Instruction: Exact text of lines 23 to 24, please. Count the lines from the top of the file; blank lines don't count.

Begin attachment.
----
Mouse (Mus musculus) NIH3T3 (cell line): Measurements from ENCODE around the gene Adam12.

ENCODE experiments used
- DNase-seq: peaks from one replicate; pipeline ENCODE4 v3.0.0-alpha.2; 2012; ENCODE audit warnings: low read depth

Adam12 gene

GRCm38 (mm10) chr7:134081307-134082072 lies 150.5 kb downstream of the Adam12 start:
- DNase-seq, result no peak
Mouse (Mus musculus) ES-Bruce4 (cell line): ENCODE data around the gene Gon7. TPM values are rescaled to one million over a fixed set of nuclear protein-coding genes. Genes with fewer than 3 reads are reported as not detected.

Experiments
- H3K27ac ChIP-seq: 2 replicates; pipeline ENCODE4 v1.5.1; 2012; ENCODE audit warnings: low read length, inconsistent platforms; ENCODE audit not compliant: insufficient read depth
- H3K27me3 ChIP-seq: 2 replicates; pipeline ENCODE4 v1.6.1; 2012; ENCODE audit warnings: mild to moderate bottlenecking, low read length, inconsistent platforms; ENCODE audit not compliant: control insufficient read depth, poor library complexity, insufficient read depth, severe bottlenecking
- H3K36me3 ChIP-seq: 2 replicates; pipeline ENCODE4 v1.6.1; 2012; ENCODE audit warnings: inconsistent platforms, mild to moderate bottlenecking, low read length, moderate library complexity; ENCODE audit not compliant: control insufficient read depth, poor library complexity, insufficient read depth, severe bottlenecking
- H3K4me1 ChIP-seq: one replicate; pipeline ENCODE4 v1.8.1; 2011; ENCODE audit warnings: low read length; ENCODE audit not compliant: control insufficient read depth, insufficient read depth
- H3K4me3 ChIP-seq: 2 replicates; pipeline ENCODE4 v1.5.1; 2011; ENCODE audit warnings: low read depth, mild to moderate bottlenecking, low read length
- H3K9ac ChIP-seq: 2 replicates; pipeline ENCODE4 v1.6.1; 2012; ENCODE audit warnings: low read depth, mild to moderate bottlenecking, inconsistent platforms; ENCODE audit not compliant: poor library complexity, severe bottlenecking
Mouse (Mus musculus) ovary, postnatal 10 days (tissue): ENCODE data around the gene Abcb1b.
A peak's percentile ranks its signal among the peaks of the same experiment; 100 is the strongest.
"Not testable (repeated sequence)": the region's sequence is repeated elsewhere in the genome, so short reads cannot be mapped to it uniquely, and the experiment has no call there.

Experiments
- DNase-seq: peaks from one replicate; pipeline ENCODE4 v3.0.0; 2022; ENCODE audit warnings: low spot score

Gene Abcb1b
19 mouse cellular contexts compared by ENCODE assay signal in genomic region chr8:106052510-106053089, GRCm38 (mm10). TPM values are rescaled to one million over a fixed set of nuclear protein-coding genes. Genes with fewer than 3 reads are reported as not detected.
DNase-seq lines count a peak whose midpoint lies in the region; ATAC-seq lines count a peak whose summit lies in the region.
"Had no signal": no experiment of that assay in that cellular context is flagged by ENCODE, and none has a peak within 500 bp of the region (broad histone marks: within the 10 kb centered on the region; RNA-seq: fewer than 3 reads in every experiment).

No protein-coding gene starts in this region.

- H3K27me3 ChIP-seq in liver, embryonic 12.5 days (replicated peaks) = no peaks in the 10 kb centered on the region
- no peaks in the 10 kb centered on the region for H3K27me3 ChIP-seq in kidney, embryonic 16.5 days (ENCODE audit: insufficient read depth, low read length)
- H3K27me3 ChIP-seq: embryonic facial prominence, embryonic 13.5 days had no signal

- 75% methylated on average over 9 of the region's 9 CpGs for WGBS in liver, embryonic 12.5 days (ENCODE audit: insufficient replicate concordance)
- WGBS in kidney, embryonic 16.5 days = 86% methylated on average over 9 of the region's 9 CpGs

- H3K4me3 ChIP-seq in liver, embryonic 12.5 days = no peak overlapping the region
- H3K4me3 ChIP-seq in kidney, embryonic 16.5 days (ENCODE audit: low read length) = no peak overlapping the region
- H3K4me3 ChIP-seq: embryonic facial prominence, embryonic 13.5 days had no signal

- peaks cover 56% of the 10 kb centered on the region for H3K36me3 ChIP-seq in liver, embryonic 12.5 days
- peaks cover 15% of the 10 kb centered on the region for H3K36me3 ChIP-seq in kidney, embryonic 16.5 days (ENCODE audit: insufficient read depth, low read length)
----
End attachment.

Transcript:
"Had no signal": no experiment of that assay in that cellular context is flagged by ENCODE, and none has a peak within 500 bp of the region (broad histone marks: within the 10 kb centered on the region; RNA-seq: fewer than 3 reads in every experiment).

No protein-coding gene starts in this region.